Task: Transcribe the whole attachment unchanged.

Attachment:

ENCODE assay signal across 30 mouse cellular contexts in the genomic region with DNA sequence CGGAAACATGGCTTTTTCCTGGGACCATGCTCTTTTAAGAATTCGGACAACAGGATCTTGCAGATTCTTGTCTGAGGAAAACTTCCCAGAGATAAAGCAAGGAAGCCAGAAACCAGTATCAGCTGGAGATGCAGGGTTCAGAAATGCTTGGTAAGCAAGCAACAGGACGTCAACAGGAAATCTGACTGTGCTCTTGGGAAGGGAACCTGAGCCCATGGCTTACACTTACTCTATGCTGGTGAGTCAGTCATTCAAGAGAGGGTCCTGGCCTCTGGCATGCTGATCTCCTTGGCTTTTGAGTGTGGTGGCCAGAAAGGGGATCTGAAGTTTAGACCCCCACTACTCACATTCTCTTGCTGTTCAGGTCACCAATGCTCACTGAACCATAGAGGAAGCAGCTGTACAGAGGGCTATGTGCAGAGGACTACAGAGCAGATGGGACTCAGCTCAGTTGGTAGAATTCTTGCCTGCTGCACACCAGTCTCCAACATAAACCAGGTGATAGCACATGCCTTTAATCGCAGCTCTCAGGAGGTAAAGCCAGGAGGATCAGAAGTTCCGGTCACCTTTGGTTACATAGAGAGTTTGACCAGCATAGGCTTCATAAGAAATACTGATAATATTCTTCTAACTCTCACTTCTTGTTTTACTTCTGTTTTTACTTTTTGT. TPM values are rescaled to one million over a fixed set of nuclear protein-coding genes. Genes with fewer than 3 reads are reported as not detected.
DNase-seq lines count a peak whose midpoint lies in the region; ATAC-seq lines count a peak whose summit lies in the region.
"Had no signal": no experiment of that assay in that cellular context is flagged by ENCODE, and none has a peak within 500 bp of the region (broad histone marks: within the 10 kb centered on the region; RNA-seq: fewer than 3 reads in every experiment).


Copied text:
ENCODE assay signal across 30 mouse cellular contexts in the genomic region with DNA sequence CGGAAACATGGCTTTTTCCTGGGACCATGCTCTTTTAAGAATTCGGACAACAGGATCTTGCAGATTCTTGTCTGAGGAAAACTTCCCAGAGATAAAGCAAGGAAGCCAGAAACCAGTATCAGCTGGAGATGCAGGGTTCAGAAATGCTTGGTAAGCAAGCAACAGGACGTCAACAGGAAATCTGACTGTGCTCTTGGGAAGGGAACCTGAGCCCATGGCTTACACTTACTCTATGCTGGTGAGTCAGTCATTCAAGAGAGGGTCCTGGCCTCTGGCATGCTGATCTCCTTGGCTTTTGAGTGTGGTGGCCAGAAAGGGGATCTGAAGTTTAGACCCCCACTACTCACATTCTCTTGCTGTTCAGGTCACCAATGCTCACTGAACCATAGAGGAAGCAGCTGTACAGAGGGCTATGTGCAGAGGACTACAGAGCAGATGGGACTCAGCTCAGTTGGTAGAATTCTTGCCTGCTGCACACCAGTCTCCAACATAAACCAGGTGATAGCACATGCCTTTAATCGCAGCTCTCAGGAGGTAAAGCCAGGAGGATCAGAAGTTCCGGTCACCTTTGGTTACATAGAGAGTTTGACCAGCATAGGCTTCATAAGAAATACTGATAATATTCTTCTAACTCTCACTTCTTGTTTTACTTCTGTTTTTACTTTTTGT. TPM values are rescaled to one million over a fixed set of nuclear protein-coding genes. Genes with fewer than 3 reads are reported as not detected.
DNase-seq lines count a peak whose midpoint lies in the region; ATAC-seq lines count a peak whose summit lies in the region.
"Had no signal": no experiment of that assay in that cellular context is flagged by ENCODE, and none has a peak within 500 bp of the region (broad histone marks: within the 10 kb centered on the region; RNA-seq: fewer than 3 reads in every experiment).